Skip to main content
Open Access Publications from the University of California

UC Berkeley

UC Berkeley Previously Published Works bannerUC Berkeley

Modeling the population effects of epitope specific escape mutations in SARS-CoV-2 to guide vaccination strategies


Escape mutations (EM) to SARS-Cov-2 have been detected and are spreading. Vaccines may need adjustment to respond to these or future mutations. We designed a population level model integrating both waning immunity and EM. We also designed a set of criteria for elaborating and fitting this model to cross-neutralization and other data in a manner that minimizes vaccine decision errors. We formulated four model variations. These define criteria for which prior infections provide immunity that can be escaped. They also specify different sequences where one EM follows another. At all reasonable parameter values, these model variations led to patterns where: 1) EM were rare in the first epidemic, 2) rebound epidemics after the first epidemic were accelerated more by increasing drifting than by increasing waning (with some exceptions), 3) the long term endemic level of infection was determined mostly by waning rates with small effects of the drifting parameter, 4) EM caused loss of vaccine effectiveness and under some conditions, vaccines induced EM that caused higher levels of infection with vaccines than without them. The differences and similarities across the four models suggest paths for developing models specifying the epitopes where EM act. This model is a base on which to construct epitope specific evolutionary models using new high-throughput assay data from population samples to guide vaccine decisions.


This model is the first to integrate both antigenic drifting from escape mutations and immunity waning in continuous time. Tiny amounts of only waning or only escape mutation drifting have small or no effects. Together, they have large effects. There are no or few escape mutations during the first epidemic peak and no effect of drifting parameters on the size of that wave. After the first epidemic peak, escape mutations accumulate rapidly. They increase with increases in waning rates and with increases in the drifting rate. Escape mutations then amplify other escape mutations since these raise the frequency of reinfections. Escape mutations can completely negate the effects of vaccines and even lead to more infections with vaccination than without, especially at very low waning rates. The model generates population level cross-neutralization patterns that enable the model to be fitted to population level serological data. The model can be modified to use laboratory data that determine the epitope specific effects of mutations on ACE2 attachment strength or escape from antibody effects. The model, although currently unable to predict the effects of escape mutations in the real world, opens up a path that can guide model incorporation of molecularly studied escape mutations and improve predictive value. We describe that path. Model analysis indicates that vaccine trials and serological surveys are needed now to detect the effects of epitope specific escape mutations that could cause the loss of vaccine efficacy.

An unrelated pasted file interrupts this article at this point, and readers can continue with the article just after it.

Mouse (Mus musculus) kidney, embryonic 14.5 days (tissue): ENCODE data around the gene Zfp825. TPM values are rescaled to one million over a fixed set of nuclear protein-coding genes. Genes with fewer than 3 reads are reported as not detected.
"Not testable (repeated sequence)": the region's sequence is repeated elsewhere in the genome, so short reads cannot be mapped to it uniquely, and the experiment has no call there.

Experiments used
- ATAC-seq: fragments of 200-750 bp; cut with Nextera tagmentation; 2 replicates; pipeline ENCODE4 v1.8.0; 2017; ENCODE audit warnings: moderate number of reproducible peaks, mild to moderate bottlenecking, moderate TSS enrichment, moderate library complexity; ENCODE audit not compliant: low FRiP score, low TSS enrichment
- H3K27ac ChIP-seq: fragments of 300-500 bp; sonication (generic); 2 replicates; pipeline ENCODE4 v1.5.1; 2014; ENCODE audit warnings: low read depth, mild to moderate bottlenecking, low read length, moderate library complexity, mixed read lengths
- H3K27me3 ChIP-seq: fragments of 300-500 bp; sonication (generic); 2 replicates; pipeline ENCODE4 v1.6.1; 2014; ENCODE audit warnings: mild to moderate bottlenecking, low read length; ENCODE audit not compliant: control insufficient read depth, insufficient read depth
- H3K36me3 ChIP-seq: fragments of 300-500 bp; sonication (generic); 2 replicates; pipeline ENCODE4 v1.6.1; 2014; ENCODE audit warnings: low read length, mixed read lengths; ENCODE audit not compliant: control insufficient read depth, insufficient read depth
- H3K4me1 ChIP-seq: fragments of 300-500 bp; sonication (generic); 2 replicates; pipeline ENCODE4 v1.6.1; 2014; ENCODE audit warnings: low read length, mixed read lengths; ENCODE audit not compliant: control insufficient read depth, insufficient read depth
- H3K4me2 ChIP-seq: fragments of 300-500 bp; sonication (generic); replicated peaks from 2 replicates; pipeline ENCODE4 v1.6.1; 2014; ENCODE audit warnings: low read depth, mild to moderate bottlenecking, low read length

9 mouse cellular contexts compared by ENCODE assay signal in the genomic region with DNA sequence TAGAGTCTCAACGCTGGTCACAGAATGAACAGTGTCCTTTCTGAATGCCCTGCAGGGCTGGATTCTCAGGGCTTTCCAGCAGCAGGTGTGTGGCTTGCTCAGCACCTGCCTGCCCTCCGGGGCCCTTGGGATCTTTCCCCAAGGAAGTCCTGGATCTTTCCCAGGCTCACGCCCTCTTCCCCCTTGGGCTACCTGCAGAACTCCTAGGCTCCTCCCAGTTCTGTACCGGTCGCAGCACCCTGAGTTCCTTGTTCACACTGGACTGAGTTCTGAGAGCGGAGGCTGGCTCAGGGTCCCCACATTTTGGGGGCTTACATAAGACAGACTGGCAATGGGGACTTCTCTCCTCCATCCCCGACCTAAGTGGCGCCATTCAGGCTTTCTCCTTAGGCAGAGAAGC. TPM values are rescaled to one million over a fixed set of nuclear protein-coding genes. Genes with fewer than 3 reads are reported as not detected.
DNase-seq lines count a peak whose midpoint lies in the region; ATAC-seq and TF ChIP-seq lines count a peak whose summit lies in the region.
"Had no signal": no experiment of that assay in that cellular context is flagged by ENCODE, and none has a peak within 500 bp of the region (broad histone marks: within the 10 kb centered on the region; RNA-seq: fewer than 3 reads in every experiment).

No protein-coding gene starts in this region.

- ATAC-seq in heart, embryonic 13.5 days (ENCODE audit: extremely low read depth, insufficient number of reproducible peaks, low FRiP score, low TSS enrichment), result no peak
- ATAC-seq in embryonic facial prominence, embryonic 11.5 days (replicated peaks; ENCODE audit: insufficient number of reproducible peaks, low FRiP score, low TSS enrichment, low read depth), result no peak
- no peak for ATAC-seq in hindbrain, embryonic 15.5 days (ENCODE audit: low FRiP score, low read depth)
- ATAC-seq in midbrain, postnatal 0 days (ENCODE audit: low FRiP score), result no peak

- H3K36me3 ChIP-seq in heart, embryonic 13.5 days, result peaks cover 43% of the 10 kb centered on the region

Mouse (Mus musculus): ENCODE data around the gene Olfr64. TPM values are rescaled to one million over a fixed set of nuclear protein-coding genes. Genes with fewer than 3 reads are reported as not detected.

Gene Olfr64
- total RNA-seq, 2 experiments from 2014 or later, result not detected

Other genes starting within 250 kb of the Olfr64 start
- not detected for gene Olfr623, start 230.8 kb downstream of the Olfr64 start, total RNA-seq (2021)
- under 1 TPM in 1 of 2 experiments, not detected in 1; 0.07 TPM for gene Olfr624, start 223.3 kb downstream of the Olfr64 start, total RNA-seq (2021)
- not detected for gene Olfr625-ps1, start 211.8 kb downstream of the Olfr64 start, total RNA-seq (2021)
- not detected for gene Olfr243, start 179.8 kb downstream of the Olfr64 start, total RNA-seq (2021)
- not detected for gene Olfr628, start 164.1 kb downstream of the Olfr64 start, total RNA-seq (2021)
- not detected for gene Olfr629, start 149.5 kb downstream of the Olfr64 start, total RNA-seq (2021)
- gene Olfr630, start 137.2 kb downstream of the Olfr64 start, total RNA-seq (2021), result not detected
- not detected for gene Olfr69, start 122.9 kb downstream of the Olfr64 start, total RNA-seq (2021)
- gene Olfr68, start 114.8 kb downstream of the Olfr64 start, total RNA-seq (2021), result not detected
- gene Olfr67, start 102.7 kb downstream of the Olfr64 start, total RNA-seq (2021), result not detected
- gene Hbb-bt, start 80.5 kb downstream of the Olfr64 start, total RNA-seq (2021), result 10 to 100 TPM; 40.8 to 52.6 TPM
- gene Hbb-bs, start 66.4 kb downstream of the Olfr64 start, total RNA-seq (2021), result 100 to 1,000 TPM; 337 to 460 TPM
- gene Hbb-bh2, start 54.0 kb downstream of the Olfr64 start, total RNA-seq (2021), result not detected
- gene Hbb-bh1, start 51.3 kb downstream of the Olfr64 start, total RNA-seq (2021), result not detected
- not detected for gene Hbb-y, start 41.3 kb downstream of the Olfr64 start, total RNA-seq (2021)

Many UC-authored scholarly publications are freely available on this site because of the UC's open access policies. Let us know how this access is important for you.

Main Content
For improved accessibility of PDF content, download the file to your device.
Current View